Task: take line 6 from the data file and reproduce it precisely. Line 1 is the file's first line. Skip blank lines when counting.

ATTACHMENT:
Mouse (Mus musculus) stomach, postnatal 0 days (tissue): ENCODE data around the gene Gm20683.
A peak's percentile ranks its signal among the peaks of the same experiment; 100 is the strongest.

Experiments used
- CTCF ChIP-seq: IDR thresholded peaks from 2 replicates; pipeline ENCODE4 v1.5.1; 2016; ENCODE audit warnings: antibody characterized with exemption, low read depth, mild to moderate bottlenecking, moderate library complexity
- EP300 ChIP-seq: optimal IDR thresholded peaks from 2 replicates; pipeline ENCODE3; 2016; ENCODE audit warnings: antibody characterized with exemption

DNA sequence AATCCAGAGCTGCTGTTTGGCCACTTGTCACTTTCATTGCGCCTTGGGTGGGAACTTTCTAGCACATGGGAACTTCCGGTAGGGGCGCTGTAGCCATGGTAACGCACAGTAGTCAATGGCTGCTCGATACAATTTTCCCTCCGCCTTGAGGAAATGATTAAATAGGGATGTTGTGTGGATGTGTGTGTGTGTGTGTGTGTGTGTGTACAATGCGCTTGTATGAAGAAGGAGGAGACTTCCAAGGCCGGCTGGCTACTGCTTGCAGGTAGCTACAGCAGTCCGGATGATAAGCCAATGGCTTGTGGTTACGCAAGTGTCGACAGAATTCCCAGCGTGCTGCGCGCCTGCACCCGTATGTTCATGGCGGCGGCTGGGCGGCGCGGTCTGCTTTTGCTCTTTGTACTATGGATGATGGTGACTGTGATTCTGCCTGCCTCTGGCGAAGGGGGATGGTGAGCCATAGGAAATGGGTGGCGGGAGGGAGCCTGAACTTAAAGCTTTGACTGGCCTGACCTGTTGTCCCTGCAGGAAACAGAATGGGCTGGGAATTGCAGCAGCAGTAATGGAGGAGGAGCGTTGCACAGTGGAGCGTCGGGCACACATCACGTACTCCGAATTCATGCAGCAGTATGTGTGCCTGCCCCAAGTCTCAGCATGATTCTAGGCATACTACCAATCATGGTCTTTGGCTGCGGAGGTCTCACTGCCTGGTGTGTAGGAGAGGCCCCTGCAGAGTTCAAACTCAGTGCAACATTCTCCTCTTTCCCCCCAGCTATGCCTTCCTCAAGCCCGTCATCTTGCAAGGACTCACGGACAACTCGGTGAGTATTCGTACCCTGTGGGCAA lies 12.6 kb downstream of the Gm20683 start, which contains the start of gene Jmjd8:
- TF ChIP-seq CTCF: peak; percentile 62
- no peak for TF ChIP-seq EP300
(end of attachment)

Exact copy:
DNA sequence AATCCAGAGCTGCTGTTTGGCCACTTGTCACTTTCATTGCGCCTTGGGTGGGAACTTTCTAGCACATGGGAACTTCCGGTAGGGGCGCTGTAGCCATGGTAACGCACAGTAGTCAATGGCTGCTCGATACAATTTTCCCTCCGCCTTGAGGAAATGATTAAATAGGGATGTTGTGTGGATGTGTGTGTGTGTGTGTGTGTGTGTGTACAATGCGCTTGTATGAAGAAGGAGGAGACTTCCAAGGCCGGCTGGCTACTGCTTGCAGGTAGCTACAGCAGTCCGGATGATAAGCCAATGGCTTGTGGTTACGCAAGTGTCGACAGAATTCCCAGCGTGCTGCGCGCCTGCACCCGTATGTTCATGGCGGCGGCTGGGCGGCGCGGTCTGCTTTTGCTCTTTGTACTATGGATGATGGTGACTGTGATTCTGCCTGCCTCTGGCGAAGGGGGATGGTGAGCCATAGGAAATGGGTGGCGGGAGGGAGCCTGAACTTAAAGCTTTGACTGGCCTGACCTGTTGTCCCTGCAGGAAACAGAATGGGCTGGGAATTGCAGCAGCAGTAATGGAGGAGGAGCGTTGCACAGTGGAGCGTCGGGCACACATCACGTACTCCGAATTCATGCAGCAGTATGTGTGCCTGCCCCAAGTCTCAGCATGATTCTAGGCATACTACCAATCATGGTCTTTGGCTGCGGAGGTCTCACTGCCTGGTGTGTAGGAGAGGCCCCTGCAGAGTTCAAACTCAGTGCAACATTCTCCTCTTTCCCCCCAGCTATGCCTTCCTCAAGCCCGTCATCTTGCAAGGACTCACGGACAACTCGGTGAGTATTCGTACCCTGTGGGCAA lies 12.6 kb downstream of the Gm20683 start, which contains the start of gene Jmjd8: